The last thing most of us need is more stuff ó we already have plenty. I have an attic, a garage, a basement and a toolshed full of so much stuff they have their own gravity; they are starting to attract things from other places.
We have more kitchen gadgets, many of them never used, than Martha Stewart and Bobby Flay combined. I still have yet to touch that chocolate fondue contraption that someone gave us 12 years ago. If it was from you, donít be offended. You probably never took the Make Your Own Jerky at Home machine we gave you out of its box, either.
Our pantry looks like an outlet store for Things That Will Never Be Used. Remember all that ice cream we were going to churn at home? All that beer we would brew ourselves? All that cheese we were going to smoke? All those dried fruit snacks we never made?
Some things we did use ó once. The deep-fat fryer worked fine, but so does a frying pan, and itís much easier to clean. The banana slicer also worked, but so does a knife. That thingy that lets you make perfectly round fried eggs? It really does make perfectly round fried eggs that taste remarkably, if not exactly, the same as not-so-round fried eggs, yet gives you one more thing to wash.
The electric mixed-drink whisk? We already had one of those. Itís called a spoon. Someone got us an electric wine cooler. Turns out we already had one of those, too. Itís called a refrigerator.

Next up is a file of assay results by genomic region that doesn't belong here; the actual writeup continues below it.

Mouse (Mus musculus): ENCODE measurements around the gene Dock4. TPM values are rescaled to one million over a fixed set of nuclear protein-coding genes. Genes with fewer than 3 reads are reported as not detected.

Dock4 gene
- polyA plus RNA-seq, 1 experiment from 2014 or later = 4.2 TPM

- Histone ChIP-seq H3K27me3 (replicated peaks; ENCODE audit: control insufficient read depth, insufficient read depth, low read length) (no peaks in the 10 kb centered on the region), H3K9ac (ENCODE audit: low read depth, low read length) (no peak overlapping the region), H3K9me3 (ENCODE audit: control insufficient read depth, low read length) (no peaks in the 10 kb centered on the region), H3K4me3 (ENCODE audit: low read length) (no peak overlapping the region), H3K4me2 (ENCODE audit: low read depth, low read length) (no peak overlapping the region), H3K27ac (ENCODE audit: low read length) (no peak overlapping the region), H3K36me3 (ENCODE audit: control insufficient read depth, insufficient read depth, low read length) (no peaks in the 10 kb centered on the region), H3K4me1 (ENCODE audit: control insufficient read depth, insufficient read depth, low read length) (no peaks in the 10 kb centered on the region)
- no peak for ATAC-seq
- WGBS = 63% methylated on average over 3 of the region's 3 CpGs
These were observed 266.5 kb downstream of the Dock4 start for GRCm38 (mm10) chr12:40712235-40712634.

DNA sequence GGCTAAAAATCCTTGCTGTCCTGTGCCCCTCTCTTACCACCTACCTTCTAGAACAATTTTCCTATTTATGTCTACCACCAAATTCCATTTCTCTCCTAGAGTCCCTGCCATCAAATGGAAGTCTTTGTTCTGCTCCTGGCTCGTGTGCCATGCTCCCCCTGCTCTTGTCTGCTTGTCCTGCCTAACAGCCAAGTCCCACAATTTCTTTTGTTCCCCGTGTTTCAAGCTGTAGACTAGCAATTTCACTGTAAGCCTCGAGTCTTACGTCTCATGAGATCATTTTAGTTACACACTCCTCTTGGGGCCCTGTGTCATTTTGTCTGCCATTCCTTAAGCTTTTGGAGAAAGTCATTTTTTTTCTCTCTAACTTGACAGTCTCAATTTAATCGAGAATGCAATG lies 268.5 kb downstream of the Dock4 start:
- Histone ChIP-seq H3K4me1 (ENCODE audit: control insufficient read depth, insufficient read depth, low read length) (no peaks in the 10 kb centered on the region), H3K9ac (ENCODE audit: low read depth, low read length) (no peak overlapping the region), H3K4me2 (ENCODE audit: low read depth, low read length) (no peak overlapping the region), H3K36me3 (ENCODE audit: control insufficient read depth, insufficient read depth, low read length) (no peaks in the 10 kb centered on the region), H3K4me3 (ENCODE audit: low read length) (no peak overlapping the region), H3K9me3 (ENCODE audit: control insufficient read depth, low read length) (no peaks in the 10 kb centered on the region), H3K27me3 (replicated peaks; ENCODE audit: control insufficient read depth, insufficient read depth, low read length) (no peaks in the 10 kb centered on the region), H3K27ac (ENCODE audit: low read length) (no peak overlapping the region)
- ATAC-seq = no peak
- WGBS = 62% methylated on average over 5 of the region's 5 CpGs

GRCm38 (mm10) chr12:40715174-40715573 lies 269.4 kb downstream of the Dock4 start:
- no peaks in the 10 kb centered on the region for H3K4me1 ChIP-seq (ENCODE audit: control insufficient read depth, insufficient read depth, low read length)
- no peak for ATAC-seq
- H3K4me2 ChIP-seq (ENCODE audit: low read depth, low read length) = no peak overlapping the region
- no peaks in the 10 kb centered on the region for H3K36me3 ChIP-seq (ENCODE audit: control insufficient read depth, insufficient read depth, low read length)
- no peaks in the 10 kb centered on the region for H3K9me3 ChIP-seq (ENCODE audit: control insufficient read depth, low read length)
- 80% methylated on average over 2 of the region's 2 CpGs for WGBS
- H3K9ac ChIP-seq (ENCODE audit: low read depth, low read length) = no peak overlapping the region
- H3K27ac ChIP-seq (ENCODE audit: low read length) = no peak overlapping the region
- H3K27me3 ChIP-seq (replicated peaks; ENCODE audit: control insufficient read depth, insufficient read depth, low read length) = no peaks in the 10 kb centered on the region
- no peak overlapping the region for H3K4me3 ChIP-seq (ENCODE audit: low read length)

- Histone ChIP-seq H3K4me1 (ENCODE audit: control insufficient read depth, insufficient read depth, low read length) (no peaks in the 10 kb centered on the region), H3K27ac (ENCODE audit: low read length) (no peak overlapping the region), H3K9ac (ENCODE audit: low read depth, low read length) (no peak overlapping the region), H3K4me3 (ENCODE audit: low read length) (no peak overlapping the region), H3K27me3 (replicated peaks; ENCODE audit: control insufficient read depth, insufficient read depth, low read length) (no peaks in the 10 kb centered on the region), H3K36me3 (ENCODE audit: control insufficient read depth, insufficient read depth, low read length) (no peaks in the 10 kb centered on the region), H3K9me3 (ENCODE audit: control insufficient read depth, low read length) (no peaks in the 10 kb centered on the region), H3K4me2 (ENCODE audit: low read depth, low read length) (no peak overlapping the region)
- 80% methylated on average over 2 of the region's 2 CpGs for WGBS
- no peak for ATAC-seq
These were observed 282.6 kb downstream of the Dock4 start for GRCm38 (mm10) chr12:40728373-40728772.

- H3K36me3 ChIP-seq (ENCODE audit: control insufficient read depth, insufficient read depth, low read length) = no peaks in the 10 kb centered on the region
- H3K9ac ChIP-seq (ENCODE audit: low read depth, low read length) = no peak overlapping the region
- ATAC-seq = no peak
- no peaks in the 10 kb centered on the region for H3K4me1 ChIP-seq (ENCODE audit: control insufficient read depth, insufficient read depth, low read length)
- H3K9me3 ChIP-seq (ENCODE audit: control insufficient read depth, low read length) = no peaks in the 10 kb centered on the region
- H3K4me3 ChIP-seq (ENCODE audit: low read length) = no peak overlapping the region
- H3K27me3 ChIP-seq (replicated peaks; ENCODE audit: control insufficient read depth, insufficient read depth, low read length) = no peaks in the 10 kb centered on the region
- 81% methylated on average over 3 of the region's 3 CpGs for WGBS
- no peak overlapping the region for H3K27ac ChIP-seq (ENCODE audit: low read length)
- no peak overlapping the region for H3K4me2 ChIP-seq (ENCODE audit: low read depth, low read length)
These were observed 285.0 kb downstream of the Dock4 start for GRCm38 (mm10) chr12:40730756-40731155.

Years have gone by, and we still havenít felt the urge to use the sausage maker someone so thoughtfully gave us. Nor have we made our own pasta, sliced our own deli meat or used the snow cone machine. The waffle maker, the machine that makes only cupcakes, the juicer, the sushi kit, the rice cooker, the kimchi fermenter, the raclette grill, the cotton candy machine, the nacho cheese dispenser and the electric yogurt maker take up an enormous amount of space on the shelves. While we love juice and rice and sushi and cupcakes and yogurt and waffles and nachos and kimchi, and while we love the people who gave us these presents, we donít have the time or energy to use them.
Others must have this same problem. Doesnít the sports fan in your house already have enough memorabilia to open a store? His favorite jersey, the phone in the shape of a football, the baseball cap with the team logo? Iíve been in houses where you can tell what the owners enjoy before you step on the porch. The doorbell is in the shape of a golf bag. The boot scraper is in the shape of a corgi. The only surprise would be to find out the wife is the golfer and the husband is the dog breeder. The temptation is to give them what they like, but trust me, if they have a boot scraper in the shape of their hobby, youíre not going to find anything they donít have.
Besides, studies show we donít remember things as much as we remember experiences. We shouldnít be giving our friends and families things, but things to do. An Alaskan cruise, tickets to a hot concert or a game, a gift pass to the movie theater. Those wonít be sitting on a shelf 10 years from now, waiting to become obsolete.
Dinner and a movie is still a great present for those who have everything and those who have next to nothing. Itís so much better than buying a nose hair trimmer. Trust me, youíre not going to get a thank-you note for that. No Christmas present should remove hair, and that goes for men and women.
So throw out the catalogs and start thinking about things to do, places to go. A trip to the amusement park, a photography course at the local college, a lesson from a professional chef. Happy thing-free holiday!
Jim Mullenís newest book is called ďKill Me, Elmo: The Holiday Depression Fun Book.Ē You can reach him at JimMullenBooks.com.